For the past few weeks the same question keeps rolling around in my head like a marble below deck on a ship at sea. The world and our lives seem to be inundated with insurmountable problems. From war torn countries, to famine, to mass shootings, to a lack of education funding; the list seems to never end.

You see I look at all of these problems and wonder, how do we solve them?

Problems have to have solutions. That’s the nature of a problem. Right?

*Do all problems have solutions?*

It just keeps rolling back and forth in my mind like that marble at sea.

When I present my second graders with a new math problem, we talk about strategies to find the solution to the problem at hand. If there’s a disagreement in my classroom, we talk it out to get to the bottom of it and agree on a solution. If I lose my car keys, I look for them until I find them.

So why can’t we seem to solve any of these big problems we as a society face?

Am I lying to my second graders? Am I lying to myself?

Do some problems not have solutions?

Merriam-Webster defines problem as, “a question raised for inquiry, consideration, or solution”, “a proposition in mathematics or physics stating something to be done” or “an intricate unsettled question.” Based on those definitions, problems should have solutions.

When you define a problem like Merriam-Webster did there, it sounds like something we can solve. So what are we missing?

As I have sat with the question of “do all problems have solutions” I keep going back to the movie *The Imitation Game. *This film in part tells the story of mathematician Alan Turing who worked during World War II as a code breaker. It is a very interesting look at persistence in the face of what seems impossible.

Turing laid the groundwork for what we know today as computers and computer science. As someone who teaches second graders the basics, and I mean basics, of computer coding it seems impossible to have created the entire system you are reading this on now. But Turing did, or at the very least spurred that invention along.

Through his work with code breaking and computing machines, Turing showed us that if you state your problem in the proper way and have enough time, all problems have solutions.

So how do we solve the problems we face?

Problems are inevitable. They are the force that keeps us challenged and creative. I cannot fathom a day without facing a problem.

The more I think about it, the more I feel problems must be soluble.

From how to manage our time, what to wear, the most efficient route at rush hour, ect problems are everywhere. We will always face problems. Some may seem impossible, like breaking an unbreakable code or stopping genocide. For some problems, the solution may be as simple as “wake up ten minutes earlier to not be late in the morning”, which I will still argue seems somewhat improbable. But problems have to have solutions.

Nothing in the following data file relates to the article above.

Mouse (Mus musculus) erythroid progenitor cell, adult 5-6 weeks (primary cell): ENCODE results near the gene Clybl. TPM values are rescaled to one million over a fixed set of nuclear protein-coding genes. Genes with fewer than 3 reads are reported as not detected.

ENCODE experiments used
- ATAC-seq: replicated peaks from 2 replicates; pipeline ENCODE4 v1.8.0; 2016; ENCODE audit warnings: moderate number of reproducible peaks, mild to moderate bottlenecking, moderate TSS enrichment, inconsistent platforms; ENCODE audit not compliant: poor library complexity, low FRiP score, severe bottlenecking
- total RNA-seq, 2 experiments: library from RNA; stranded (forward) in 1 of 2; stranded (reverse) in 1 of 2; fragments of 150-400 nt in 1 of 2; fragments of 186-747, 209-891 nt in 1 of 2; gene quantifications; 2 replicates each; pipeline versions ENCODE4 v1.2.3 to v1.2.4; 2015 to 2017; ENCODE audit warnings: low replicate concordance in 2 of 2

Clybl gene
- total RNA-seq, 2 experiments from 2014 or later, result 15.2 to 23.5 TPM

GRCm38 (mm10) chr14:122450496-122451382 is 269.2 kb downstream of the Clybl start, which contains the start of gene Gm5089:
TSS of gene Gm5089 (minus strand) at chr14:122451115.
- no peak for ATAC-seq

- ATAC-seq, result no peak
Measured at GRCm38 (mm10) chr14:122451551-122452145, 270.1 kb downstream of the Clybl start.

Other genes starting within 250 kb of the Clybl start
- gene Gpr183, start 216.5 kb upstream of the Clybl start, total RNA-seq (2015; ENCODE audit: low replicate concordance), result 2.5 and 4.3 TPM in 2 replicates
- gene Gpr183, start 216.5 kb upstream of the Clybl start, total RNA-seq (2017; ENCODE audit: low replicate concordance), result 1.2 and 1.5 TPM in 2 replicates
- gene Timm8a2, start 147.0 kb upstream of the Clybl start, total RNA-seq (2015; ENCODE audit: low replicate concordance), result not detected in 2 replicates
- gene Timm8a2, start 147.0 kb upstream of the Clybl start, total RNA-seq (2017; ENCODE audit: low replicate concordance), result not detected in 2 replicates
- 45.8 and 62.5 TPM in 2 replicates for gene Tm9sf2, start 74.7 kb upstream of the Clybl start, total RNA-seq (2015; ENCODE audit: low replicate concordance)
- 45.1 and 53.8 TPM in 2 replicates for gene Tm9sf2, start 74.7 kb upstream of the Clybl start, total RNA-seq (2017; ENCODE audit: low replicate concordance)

“It’s not that I’m so smart, it’s just that I stay with problems longer.” – Albert Einstein

Here is what I propose to the world at large. Whether we find ourselves facing the enormity of a problem such as systemic oppression or the seemingly smaller of who took my pencil in the second grade, we need to stop. We need to stop and work to understand our problem. We need to look into our bag of strategies for solving problems and see if any of those will help. We need to sharpen our creativity and open our minds to look for the solution no one else will see. We need to ask for help. We need to believe whatever it is we face has a solution. Then, we work towards that solution.

As I reflect on big and small problems I myself have faced over time, I realize that many times the solution looked far different than what I thought I was trying to solve. But the solution at hand did solve the problem. When solving problems, don’t limit yourself to the solution you want. Look instead for the solution that solves the problem.

I do not expect any of the colossal problems the world faces to be solved overnight, or even this week. But as we all work to find solutions for the individual and collective problems we face remember this quote from the *Imitation Game*.

“Sometimes it’s the very people who no one imagines anything of who do the things no one can imagine.”

Be the one who imagines a solution to what seems impossible.

Merriam-Webster defines problem as, “a question raised for inquiry, consideration, or solution”

I wonder… if we define the inquiry from all angles then linger at consideration, if we might see a glimpse of the solution. The key I believe is found at lingering- it requires patience and silence. It also takes much longer than we hope or anticipate, which applies to lost keys. The time sent searching for the keys ticks by fast it seems as we rush to find them. I retrace my steps and that is when I can clearly see- in hindsight. Great read and very insightful!

LikeLike